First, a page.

"SUGAR PIE HONEY BUNCH"...once you heard Levi Stubbs in person you never forgot him. The Four Tops were good, really good...Lawrence Payton and Obie Benson put on a show...Adul "Duke" Fakir looked like an Arab sheik....but Levi Stubbs was the centerpiece. "YOU KNOW THAT I LOVE YOU". Blessed with a voice so powerful and soulful it made your jaw drop, Levi could take the crowd on a roller coaster ride...a soul express...we would listen in awe, then go back to the East Side with our little white-boy beer bar band, The Twilighters, and try to sound like Levi...we came up short. "CAN'T HELP MYSELF, I LOVE YOU AND NOBODY ELSE". Nobody could top the Four Tops.
So all day and into the night CKLW jocks, led by Tom Shannon and Scott Regen and Dave Shafer and Charlie Van Dyke and Duke Windsor (Larry Morrow) would keep the Motown Sound alive. And Leo Frank would keep packing in the SRO crowds at Leo's Casino. He even had a "Breakfast Show" on weekends that started around 1AM. I went to catch Ray Charles one night and somehow Ray packed himself and a FULL ORCHESTRA on to that little stage. When they cranked it up they blew the roof off the sucker! Leo's was a little room, with tables and chairs crammed together so tight you had to be careful not to drink the wrong cocktail. Like a mini-Vegas showroom, greasing the maitre d' was not only a good idea it was mandatory.
The Miracles on stage at Leo's Casino
One time I went with my guitar player pal Glenn Schwartz to catch B.B. King at the Breakfast Show. Glenn says "let's go see B.B., we are friends". I said "why not?" just to humor Glenn. I figured he was hallucinating again...until after the show when we went back to B. B.'s dressing room and spent a half hour in there...just me, Glenn and B. B. King. They talked like long lost brothers while I sat there hanging on every word. I never forgot the ring B.B. was wearing...two giant diamond-encrusted letters "BB" ...what a night.
I think back how lucky I was...to be in the right place at the right time...to have Leo's Casino where black folks and white folks sat right together having a good time...watching Smokey and Levi and the Temptations...the rest of the world really did not exist.
update: 3/1/13...CNN)-- Bobby Rogers, an original member of Motown staple The Miracles, has died, the group's longtime front man Smokey Robinson announced Sunday.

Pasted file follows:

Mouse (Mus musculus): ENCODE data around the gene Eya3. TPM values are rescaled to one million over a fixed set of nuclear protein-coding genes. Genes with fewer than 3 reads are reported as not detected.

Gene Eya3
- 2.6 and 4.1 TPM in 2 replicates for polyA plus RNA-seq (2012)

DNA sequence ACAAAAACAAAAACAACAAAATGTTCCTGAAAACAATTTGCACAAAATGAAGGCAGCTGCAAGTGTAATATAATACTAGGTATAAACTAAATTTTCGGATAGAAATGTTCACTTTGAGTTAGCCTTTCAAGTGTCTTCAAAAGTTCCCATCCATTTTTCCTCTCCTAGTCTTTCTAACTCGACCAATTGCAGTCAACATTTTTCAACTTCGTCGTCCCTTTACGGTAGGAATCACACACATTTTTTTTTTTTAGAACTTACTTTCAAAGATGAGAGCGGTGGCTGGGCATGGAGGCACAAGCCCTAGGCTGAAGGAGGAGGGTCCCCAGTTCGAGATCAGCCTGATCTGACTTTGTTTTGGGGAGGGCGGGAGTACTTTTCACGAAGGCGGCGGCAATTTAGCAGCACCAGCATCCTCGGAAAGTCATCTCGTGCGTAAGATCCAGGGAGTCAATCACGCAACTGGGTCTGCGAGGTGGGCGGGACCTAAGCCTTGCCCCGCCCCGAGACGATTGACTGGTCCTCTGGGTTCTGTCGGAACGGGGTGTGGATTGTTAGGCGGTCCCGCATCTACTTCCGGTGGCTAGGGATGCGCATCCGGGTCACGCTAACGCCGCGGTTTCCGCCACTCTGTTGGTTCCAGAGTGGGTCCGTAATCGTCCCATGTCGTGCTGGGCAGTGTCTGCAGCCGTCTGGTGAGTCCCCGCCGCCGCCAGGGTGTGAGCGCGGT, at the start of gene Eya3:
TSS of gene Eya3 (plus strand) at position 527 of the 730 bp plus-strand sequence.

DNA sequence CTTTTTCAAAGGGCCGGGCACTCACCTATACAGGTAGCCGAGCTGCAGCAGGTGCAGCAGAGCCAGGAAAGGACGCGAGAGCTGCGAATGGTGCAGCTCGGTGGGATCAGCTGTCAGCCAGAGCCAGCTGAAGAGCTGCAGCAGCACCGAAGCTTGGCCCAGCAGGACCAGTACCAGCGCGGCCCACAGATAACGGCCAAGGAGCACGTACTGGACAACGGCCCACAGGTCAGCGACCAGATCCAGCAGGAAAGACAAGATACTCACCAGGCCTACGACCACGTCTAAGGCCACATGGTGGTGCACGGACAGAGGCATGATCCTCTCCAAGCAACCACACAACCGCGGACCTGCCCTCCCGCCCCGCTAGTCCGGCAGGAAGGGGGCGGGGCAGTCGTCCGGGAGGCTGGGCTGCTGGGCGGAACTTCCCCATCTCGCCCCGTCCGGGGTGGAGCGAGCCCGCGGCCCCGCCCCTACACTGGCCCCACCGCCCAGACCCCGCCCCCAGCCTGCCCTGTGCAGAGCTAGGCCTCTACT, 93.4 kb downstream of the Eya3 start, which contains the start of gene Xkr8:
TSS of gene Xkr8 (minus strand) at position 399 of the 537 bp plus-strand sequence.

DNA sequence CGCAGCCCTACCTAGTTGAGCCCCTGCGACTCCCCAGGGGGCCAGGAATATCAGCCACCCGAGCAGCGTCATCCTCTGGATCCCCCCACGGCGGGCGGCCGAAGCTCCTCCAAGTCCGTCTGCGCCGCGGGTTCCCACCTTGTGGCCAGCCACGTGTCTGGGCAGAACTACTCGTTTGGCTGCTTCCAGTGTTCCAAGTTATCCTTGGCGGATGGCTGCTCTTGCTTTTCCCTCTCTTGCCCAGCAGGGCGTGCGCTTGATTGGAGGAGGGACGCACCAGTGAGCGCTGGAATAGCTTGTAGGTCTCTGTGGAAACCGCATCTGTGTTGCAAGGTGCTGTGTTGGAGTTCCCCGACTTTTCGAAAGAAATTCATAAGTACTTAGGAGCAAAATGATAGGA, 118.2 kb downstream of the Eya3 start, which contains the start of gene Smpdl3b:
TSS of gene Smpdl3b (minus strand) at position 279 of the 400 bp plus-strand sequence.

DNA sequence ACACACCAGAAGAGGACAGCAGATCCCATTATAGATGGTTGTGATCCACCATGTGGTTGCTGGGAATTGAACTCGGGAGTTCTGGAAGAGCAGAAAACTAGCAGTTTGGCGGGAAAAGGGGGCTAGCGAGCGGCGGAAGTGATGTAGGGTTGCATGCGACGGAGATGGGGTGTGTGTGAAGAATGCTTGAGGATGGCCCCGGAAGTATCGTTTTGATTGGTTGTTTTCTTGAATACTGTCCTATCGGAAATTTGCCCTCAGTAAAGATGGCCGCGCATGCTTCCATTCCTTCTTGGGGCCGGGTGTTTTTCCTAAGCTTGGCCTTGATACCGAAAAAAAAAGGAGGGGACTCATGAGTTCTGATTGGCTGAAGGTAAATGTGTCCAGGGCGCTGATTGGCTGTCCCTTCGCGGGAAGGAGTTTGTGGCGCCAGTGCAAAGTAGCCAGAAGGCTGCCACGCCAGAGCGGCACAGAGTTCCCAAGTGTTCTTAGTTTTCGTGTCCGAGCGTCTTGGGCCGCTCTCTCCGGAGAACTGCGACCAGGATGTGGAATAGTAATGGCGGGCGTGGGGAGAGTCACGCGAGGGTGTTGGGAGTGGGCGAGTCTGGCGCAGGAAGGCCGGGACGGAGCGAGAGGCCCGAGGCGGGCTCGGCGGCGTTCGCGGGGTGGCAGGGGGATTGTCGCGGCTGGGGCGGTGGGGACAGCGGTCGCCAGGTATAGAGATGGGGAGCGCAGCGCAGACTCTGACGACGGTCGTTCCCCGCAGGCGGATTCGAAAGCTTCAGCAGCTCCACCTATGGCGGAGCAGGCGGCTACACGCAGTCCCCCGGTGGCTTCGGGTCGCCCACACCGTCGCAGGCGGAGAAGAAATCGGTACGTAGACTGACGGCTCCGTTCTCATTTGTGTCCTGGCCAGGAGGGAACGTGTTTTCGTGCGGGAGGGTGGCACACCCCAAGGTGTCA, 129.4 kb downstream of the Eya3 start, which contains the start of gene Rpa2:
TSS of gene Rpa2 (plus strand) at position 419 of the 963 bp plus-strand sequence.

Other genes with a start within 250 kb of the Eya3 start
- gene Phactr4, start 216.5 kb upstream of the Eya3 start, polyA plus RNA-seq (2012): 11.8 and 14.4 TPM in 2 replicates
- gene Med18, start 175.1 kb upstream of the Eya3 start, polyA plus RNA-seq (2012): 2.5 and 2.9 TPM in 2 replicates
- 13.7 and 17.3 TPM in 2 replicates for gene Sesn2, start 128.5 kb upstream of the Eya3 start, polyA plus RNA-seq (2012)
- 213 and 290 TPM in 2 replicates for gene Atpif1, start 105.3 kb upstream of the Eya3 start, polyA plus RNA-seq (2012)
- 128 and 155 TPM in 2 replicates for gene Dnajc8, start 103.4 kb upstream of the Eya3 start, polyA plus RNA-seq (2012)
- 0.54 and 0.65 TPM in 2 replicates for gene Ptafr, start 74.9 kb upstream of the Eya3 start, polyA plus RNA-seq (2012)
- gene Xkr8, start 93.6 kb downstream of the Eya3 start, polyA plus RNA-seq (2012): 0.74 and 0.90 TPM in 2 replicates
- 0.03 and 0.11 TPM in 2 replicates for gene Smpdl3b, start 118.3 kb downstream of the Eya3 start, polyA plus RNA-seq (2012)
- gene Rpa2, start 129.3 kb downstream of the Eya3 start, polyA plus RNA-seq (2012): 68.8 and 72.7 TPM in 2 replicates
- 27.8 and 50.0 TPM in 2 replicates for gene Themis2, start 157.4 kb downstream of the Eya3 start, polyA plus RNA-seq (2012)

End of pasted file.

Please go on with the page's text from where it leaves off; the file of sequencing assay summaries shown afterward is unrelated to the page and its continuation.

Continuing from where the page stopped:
Rogers was 73.
"Another soldier in my life has fallen," Robinson said in a statement. "Bobby Rogers was my brother and a really good friend. He and I were born on the exact same day in the same hospital in Detroit. I am really going to miss him. I loved him very much."
I remember it like it was yesterday...well, not everything. But most of it. That November, 1963 I was walking from a class in Franklin Hall...or was it McGilvrey?...headed to the Hub for a snack. Life was pretty good. After scuffling around after high school I ended up a Freshman at Kent State University...paying my own way through...playing drums in a rock n roll band...making grades...being somebody. The number one record was "Sugar Shack" by Jimmy Gilmer and the Fireballs...the Beatles hadn't landed yet but they were hovering.
Walking across campus that gray day something was different...students looked different...concern, confusion...the vibes were not good. I heard some kids talking..."he got shot...Kennedy got shot". I asked around... "what happened?...
By the time I got to the Hub we all knew...President Kennedy had been shot in Dallas.
I went back to the dorm and hit the tv room. It was already full of young men from Ohio, Wisconsin, Michigan, Pennsylvania, New York...all staring at the single black & white set in the corner of the room. My roomate was there...John James from Appleton, Wis. So was our next door neighbor, Norman Firsenbaum from Brooklyn, NY. Walter Cronkite was on tv...the rest is history.
Two days later, Oswald got his...from Jack Ruby...with his Colt Cobra snub-nose .38 Special revolver...caught on tape...the first Reality TV Show in history. But this one was real...no script, no set-up, no fooling around. To see a perp in handcuffs take a bullet to the gut on worldwide tv was a jolt, shocking, unbelieveable. Today, fifty years later...it seems like just another cop show, another CSI episode, another version of Criminal Minds. But this was no Dirty Harry movie...it was happening in real time, with real people and real tragedy. And I was right there to watch.